For the first time in months I heard the wind in the branches as I took my usual walk through the forest. Acorns fell from oaks and bonked me on the head. A steady stream of little brown leaves detached themselves from branches and swirled around like butterflies.
A recent walk yielded a basket full of forest produce. I think one could live on the seasonal products offered in our little wood. Rose hips, berries and grapes on offer today.
Besides tangerines, which are all of a sudden available again in our local stores, another sign of the season is publicity and critiques for all the new events and shows being launched in Paris. Monet is celebrated in several venues this fall. There is a lot of brouhaha surrounding the painting that is credited with naming the Impressionist Movement, Impression of a Sunrise, painted in 1872. A journalist, derisively named Monet and his friends Impressionists, after viewing this painting. The Musée d'Orsay, which is mounting a huge Monet show at the Grand Palais on the right bank, has managed to get all the major museums and collectors in the world to loan many of their Monet's to this comprehensive exhibition. Of course they wanted this very important painting as well, but the small Marmottan Museum, also located in Paris, which owns it, refused. They said that they too were hanging a special Monet show this year and needed the painting themselves. It's being characterized in the media as a David and Goliath fight.
Impression, Soleil Levant (Impression of Sunrise)
By the way, if you appreciate Paris, be sure to read the wonderful article, Letter from France, Why I Love Paris in Autumn, by David Downey, author of Paris Paris, Journey into the City of Light (My all time favorite Paris guide book.)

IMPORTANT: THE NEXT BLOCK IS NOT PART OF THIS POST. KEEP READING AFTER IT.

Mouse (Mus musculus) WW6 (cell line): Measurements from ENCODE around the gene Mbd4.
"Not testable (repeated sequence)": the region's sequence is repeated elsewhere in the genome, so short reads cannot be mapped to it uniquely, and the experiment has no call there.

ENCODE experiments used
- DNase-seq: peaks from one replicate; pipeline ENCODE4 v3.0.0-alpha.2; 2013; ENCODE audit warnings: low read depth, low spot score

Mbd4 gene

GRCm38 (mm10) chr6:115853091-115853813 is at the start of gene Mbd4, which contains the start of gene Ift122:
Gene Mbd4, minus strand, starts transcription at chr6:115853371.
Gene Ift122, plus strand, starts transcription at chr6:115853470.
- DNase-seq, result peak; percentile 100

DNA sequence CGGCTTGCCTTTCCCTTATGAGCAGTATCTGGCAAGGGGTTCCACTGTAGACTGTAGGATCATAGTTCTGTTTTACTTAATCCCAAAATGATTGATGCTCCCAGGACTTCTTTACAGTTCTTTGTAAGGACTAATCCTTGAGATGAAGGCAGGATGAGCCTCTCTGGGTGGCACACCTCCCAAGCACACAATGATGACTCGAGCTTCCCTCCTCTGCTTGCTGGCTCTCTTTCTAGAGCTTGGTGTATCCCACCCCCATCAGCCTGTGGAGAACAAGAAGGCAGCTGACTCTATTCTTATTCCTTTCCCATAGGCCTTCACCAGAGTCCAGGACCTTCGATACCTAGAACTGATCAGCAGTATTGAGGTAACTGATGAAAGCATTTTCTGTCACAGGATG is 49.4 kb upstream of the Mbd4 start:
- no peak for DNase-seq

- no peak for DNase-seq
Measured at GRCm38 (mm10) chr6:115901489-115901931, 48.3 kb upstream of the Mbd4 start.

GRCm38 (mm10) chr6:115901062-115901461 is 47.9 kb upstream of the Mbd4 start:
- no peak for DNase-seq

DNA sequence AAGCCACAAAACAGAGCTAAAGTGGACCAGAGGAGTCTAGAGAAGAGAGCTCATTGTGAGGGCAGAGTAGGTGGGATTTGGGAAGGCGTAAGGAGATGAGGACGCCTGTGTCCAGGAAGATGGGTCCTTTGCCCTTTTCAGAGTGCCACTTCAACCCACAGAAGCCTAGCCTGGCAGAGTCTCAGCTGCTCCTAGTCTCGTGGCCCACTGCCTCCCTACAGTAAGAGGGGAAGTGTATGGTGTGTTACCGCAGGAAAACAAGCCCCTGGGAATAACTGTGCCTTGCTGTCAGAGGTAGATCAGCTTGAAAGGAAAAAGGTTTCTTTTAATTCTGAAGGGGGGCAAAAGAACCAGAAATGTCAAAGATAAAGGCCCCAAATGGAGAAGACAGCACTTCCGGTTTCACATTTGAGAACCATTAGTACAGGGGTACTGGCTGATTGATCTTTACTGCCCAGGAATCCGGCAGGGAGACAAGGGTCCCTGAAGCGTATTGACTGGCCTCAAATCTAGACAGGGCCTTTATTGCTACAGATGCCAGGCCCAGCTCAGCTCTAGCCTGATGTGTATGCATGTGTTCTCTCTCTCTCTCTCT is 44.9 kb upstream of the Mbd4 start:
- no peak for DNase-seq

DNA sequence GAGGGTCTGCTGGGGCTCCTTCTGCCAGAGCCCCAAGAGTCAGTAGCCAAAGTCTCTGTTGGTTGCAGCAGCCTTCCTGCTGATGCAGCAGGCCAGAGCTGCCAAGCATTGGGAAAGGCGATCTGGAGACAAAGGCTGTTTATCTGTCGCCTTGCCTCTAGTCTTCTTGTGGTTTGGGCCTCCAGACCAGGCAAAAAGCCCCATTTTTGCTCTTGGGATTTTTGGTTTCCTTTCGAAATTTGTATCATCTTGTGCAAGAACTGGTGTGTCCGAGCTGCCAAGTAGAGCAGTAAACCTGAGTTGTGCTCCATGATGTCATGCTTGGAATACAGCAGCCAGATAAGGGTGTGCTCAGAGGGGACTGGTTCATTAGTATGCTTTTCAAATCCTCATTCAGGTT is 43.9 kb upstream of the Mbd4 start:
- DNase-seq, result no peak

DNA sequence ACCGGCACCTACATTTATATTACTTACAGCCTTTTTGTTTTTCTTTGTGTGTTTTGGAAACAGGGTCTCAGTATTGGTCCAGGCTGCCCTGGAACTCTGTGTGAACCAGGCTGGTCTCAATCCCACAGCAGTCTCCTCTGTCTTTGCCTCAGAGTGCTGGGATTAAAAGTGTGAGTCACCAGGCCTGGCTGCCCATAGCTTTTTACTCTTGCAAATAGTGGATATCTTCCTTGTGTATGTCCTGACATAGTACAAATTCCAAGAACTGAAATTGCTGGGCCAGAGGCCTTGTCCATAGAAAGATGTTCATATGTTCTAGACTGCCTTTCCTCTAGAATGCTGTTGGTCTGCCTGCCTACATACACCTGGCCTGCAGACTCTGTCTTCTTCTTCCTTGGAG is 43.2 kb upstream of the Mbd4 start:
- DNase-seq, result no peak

Another friend David, from Lafayette, California, where we lived before moving to France, has a house in Brittany. He comes to visit, however, only very occasionally and stays only briefly when he does. He is an architect. This week he was in residence, after two years. He invited us to come visit. It wasn't entirely easy to get away as we still have clients much of the week, but we didn't want to miss the opportunity of seeing him and managed to find a twenty-four hour period completely free.
David's house was built in 1671, although it has certainly gone through some modifications since then. It's built of granite. Each area of France has their individual architectural style and building materials. Local stone was quarried to construct local housing, so a palette of colors was established in each area. In Brittany you have either this sandy brown stone or gray. Blue is the preferred color to paint shutters in the area, so David's house is not typical.
Even if we stayed only a brief time, we wanted a glimpse of the ocean before coming back home. David accompanied us, stopping over at Maison Conti before his flight back to California. The three of us hopped into the car and on our way back eastwards, swung past a few of David's preferred coastal locales. La Trinité-sur-Mer is a base camp for international sailboat racing. The port was full of huge trimarans. Personally, I prefer the old-fashioned sailing vessels, of which there were also plenty,
Down the coast a short ways we got a look at the open Atlantic and waved to all our friends and family across the wide sea.
It rained the entire time we were in Brittany. I was gratified to return home to clear skies and another beautiful sunset.
Twilight comes early these evenings--it's dark by 8:30.